ZURICH: One of the most bizarre events of the World Cup finals was a presentation to the media about FIFA’s development investment in Brazilian football.
This was firmed up today with confirmation of the topping up to $100m of a development fund for the country whose national team has won the World Cup record five times and whose star players rank among some of the greatest of all time.
That Brazil was being treated, almost patronisingly, in the same way as 2010 host South Africa was an embarrassment for some local officials and media platforms.
One of the major concerns will be that FIFA keeps a tight control on the expenditure at a time when Brazil’s top clubs are trying to negotiate with the government of newly-re-elected President Dilma Rousseff a moratorium on their enormous debts.
At least, from FIFA’s point of view, there was a particular public relations plus from the creation of the development fund; one of the major complaints of street protesters, particularly during the Confederations Cup in 2013, was that they perceived FIFA as taking from Brazil and giving next to nothing back.
MoU with CBF
A Memorandum of Understanding for the implementation of the ‘2014 FIFA World Cup™ Legacy Fund; was signed in Zurich today by secretary-general Jérôme Valcke, Brazilian CBF president José Maria Marin and CBF president-elect Marco Polo Del Nero. Also present was Brazil’s Sports Minister Aldo Rebelo.
CBF leaders landed themselves and FIFA with negative headlines at the World Cup over the luxury watches gifted to senior officials from the world federation and World Cup participating nations to mark the host federation’s centenary.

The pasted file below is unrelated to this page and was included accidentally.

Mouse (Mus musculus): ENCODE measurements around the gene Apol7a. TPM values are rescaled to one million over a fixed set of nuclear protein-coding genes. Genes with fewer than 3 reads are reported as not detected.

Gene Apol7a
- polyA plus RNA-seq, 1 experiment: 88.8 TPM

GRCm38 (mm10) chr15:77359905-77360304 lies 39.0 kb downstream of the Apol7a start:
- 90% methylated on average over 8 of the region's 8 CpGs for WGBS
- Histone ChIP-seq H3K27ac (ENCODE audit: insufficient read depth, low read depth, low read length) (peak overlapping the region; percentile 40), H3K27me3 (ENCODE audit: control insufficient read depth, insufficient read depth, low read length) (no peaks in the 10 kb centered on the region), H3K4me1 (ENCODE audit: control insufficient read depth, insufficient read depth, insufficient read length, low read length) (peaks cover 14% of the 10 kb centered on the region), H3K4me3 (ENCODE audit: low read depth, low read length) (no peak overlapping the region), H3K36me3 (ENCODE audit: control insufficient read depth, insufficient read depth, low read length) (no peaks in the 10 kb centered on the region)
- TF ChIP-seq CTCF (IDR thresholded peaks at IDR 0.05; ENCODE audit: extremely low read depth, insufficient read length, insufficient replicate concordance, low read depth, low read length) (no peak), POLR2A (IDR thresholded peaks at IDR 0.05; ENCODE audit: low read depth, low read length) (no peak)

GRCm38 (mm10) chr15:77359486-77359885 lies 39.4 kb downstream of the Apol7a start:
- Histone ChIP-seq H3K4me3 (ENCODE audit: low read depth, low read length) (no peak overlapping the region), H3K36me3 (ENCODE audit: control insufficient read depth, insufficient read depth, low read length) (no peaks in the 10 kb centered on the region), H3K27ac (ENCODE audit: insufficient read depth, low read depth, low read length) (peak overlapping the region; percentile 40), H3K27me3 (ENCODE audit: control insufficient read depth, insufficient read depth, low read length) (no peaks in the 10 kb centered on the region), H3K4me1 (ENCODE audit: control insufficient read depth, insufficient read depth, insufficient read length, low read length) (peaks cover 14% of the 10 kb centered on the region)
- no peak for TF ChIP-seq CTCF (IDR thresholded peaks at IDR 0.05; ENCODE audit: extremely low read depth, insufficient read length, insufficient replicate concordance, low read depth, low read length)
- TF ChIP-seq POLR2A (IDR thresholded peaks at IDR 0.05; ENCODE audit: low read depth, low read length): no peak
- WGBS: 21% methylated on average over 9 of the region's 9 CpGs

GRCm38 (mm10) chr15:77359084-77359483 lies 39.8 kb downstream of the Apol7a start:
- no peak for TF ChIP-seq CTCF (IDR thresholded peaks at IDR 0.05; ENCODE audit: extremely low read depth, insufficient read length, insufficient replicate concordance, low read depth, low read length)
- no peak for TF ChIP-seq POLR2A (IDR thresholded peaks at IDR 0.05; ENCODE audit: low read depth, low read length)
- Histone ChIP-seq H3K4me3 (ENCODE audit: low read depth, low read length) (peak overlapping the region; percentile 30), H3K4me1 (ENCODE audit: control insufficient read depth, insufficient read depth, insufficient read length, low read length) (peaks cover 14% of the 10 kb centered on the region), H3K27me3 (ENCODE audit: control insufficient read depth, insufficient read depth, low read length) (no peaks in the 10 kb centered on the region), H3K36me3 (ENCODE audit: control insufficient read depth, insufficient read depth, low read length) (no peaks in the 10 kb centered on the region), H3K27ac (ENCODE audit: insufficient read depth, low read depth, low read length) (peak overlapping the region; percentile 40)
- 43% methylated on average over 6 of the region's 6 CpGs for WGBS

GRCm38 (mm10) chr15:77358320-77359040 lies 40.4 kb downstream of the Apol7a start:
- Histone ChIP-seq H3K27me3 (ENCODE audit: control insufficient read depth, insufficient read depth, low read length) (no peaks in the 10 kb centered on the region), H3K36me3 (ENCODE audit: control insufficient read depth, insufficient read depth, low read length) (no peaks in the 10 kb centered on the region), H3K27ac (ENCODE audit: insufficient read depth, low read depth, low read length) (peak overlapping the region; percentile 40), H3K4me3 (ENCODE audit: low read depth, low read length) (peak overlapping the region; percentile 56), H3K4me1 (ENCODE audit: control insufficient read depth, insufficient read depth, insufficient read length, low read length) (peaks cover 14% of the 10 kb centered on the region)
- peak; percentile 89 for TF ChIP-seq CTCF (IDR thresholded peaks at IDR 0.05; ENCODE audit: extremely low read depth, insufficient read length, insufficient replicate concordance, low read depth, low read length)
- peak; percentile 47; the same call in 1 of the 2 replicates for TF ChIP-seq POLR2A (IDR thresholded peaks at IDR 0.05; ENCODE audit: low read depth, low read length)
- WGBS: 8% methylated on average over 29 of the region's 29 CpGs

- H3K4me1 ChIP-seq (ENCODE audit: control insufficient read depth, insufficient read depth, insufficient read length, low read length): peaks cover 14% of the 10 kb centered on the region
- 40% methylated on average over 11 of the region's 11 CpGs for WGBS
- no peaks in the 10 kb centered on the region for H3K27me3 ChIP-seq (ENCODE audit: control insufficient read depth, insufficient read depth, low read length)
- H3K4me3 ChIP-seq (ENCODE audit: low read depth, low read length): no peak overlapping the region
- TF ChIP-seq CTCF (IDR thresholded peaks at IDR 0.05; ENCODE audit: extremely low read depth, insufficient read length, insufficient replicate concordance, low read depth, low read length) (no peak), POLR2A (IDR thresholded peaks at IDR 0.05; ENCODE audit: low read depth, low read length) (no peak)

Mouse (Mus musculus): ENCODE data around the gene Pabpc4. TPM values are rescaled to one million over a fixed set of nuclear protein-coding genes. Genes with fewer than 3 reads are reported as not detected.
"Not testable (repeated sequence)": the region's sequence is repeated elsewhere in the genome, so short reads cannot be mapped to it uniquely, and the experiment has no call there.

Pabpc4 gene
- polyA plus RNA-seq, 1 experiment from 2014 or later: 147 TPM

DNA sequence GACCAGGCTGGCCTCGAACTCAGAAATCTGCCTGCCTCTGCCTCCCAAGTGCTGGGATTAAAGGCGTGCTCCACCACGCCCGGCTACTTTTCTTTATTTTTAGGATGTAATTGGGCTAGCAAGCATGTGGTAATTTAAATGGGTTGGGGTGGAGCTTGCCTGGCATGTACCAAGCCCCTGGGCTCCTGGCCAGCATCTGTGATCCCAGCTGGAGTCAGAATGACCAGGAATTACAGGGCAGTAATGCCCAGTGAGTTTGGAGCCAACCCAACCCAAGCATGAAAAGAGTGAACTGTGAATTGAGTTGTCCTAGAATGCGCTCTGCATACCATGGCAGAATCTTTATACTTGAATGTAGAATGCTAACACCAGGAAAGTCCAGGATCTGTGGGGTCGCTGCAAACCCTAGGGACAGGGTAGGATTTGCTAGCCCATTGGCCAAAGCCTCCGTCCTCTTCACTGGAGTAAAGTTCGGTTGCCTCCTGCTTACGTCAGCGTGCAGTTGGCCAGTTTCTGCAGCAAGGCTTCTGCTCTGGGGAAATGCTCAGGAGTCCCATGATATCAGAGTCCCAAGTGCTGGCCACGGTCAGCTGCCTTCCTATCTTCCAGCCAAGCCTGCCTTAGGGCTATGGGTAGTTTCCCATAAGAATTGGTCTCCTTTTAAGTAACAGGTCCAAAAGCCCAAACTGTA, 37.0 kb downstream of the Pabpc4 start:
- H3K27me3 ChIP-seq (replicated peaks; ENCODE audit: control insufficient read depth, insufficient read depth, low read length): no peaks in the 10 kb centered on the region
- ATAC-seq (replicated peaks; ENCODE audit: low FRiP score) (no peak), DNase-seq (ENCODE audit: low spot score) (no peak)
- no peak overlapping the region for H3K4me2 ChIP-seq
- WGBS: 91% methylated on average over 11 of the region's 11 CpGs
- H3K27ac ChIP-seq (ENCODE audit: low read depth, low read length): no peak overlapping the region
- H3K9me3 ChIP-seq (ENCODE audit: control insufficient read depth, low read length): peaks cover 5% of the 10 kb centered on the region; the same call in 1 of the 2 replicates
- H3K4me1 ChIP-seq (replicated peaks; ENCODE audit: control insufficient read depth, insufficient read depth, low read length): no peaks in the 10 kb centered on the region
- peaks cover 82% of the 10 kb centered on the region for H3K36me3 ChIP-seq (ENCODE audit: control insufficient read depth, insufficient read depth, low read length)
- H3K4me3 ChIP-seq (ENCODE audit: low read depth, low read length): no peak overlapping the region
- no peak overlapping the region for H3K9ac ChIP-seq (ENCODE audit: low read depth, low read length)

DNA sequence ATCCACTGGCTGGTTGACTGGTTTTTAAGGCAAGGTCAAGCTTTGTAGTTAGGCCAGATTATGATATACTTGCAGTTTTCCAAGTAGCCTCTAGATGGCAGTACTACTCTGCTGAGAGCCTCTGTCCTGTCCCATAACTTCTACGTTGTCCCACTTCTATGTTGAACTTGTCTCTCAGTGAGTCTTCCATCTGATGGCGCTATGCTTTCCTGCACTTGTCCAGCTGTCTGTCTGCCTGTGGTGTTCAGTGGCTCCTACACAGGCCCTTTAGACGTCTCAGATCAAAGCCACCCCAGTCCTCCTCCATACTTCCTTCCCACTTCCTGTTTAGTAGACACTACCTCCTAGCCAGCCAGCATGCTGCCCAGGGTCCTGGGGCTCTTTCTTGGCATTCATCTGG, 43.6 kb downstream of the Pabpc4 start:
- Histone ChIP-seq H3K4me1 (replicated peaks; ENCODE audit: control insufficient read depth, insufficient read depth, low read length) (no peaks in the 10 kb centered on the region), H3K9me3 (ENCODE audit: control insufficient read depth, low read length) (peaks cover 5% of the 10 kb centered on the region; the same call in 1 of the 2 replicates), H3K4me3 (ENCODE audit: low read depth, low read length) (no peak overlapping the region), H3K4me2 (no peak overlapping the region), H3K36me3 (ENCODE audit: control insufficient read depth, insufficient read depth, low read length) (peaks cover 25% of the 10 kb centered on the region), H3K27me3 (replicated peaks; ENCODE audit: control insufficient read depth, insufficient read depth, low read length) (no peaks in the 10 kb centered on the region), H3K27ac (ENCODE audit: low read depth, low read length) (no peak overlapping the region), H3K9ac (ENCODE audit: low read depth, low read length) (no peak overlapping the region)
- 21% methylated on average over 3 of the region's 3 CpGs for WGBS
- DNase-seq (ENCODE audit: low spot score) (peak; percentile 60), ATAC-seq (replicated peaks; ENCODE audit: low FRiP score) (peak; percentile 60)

The legacy fund, according to FIFA, “will be used to promote development in areas such as infrastructure, women’s and grassroots football, healthcare and social programmes for underprivileged communities with a special focus on the 15 states that were not home to Brazil 2014’s Host cities.”
Valcke added: “We are convinced that the legacy fund will be an excellent platform to spread the benefits of the unforgettable World Cup.”
The first project nearing completion is the creation of four pitches (three artificial and one natural grass) next to Belem’s Estadio Olímpico do Para stadium. Belem was the Amazonian city which lost out, controversially, to Manaus in securing World Cup host status.
FIFA’s statement, in seeking to clarify control of the funds, added: “While funding, monitoring and control will be the responsibility of FIFA, project proposals and implementation will be the responsibility of CBF based on specific plans submitted to and approved by FIFA . . . . As per the relevant FIFA regulations.
“All funds provided by FIFA under the project will be subject to an annual central audit by KPMG.”
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